In some countries, it is mandatory to register a Will with the appropriate authority. In others this is merely recommended, or obligatory only for certain types of Will. In  some countries, no register of Wills exists at all.

How long does it take to make a foreign Will?

In cases of urgency, a law firm can usually arrange for a Will to be prepared within a few hours. This may not be the most efficient of Wills in terms of the cost of dealing with the estate, but it will be legally valid and a lot better than no Will at all.

However, this is clearly the expensive and non-ideal option.

Typically, making a Will takes a couple of weeks.

How much does it cost to make a foreign Will?

This varies from country to country.

A fee for a simple foreign Will are likely to cost about US$450/£350 – plus, in many cases, the fees of the Notary in front of whom the Will must be signed.

This also depends on whether you need a translator.

What else must I do?

Let your heirs know what you’re doing

Once you’ve made and received your foreign Will, we highly recommend letting your heirs (children or otherwise) have a copy of the document. This is the best solution if you’re not too concerned about people knowing your plans. If you are more worried about privacy, at least let your heirs know:

  • Where to find your copy of the Will
  • The name and address of the Notary who prepared it for you
  • The Wills Registry/other official body reference number, if applicable

While you’re at it, it’s a helpful extra step to put your new Will in a big envelope labelled “Will”. Store it with an up-to-date list of all of your assets – in the case of investments, include the reference number and person who you contact about them. This will make life much easier for your heirs.

Every lawyer has moments of despair when a distraught family member brings in their deceased loved one’s documents stuffed into a suitcase, cardboard box or plastic bag: bank account statements, share certificates and correspondence about investments overflowing onto the office floor. The lawyer will have to follow up every single tenuous lead in case the deceased had €1million in an obscure account – and yet they know, in their heart, that most of them will be long closed. The time spent (and often wasted) by the lawyer will cost your heirs a fortune.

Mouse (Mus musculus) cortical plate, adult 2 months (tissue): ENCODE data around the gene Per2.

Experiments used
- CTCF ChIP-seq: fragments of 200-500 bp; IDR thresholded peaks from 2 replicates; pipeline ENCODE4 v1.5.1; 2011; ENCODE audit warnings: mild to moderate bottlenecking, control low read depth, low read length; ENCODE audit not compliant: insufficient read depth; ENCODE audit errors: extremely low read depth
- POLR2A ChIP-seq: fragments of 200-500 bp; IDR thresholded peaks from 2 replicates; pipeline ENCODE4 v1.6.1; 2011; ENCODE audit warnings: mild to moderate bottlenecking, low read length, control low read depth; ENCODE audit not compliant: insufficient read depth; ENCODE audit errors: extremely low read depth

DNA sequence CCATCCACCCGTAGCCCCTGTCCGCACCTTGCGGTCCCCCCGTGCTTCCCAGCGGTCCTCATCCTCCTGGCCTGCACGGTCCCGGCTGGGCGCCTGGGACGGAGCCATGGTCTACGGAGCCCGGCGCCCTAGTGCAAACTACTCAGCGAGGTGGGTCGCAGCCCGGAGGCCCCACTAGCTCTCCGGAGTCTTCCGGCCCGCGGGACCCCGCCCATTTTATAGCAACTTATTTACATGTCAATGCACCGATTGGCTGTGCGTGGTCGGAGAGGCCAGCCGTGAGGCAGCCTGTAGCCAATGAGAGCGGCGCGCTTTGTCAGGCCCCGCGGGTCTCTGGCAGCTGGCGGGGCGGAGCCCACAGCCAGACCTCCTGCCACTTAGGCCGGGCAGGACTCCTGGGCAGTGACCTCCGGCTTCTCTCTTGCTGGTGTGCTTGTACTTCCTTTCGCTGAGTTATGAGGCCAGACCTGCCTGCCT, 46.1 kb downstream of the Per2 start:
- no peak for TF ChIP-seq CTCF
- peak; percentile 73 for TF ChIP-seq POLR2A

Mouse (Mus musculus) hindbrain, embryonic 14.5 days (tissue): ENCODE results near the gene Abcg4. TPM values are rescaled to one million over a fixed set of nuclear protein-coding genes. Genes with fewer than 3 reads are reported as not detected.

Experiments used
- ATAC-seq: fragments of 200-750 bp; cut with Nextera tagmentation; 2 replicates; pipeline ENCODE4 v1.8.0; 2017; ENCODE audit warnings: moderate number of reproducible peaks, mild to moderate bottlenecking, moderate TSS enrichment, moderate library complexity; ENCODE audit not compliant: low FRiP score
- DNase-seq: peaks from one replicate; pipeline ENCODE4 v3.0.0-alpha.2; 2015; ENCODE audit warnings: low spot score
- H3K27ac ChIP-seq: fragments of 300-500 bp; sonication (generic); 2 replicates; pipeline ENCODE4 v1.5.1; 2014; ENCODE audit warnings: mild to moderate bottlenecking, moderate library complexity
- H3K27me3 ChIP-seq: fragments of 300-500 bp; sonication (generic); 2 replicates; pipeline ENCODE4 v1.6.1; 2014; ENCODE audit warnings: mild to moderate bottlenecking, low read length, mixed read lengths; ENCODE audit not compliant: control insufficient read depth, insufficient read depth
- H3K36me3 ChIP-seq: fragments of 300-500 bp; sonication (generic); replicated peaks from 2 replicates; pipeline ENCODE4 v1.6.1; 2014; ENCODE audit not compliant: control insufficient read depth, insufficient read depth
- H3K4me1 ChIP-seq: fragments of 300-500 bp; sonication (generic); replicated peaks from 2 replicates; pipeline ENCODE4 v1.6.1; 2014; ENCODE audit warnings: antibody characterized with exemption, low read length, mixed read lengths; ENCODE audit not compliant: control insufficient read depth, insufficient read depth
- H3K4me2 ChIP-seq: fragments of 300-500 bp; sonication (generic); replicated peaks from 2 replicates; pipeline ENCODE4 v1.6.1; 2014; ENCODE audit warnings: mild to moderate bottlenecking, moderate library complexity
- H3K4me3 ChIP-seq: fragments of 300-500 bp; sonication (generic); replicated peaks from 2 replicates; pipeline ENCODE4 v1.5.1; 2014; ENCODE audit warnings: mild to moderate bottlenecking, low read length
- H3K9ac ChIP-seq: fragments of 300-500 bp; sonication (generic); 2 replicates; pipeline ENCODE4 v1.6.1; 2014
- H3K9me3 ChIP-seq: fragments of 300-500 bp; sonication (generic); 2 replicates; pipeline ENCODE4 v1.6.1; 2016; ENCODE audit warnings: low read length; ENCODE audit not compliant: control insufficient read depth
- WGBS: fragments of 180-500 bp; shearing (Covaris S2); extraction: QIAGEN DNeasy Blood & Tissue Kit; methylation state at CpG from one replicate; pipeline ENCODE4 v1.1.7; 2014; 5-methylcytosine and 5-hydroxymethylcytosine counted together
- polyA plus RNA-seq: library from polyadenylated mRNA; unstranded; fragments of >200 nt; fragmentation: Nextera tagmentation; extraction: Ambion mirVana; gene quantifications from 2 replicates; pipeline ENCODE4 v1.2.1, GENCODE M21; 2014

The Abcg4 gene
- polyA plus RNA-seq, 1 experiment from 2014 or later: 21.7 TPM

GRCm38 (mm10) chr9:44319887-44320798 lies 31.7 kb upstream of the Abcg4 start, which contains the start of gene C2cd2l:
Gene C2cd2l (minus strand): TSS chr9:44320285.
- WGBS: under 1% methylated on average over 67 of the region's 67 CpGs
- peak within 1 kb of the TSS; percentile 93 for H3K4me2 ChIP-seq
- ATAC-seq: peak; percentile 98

Revising your current Will

In addition, when making a ‘foreign’ Will you should revise your ‘Home’ Will (if you don’t have one, make one!).

This is essential to avoid conflicts between the two Wills.

What happens when I die?

This, too, varies from country to country. See our various guides to dealing with an inheritance for more information. Our global guide to dealing with an inheritance is coming soon.

Probating a Will

In many cases (especially in countries which work from Common Law systems – this includes England and Wales, the US, Canada, Pakistan, India, Singapore, New Zealand and Australia), a process of validation is necessary – to “probate” the Will.

Your executor may require probate from your home country and the countries in which you have assets. Some countries have reciprocal deals to avoid this – for example, the Colonial Probate Act of England and Wales.

All of this can get complicated, as you can imagine: it is a good idea to talk to a specialist international probate lawyer if you are concerned.

If you are the person dealing with an inheritance like this, we strongly recommend that you take specialist legal advice: lawyers experienced in this field will make sure you stay on the right side of inheritance and tax laws. They will also make sure you don’t miss deadlines – such things can be extremely costly.

Probate alternatives in other countries

If your assets are all in the European Union, a European Certificate of Succession (ECS) is a good document to procure. The certificate enables heirs and executors to prove their status in all EU countries (except in Ireland, the UK and Denmark, who don’t participate in EU inheritance regulation) without any further special procedure. Download a sample of the ECS here.

Acceptance of inheritance

In some countries, heirs must officially accept their inheritance in order to receive it.

Foreign inheritance tax

If you are making a Will for a foreign country, be sure to research the tax laws for that country:

  • Overseas inheritance tax varies massively.
  • The way a foreign country’s tax laws interact with your home country’s laws might be complicated.
  • The way your home country’s tax laws deal with foreign inheritance in general might be complicated.

Take advice from a specialist while making your Will, as the tax-saving opportunities can be huge.

Further reading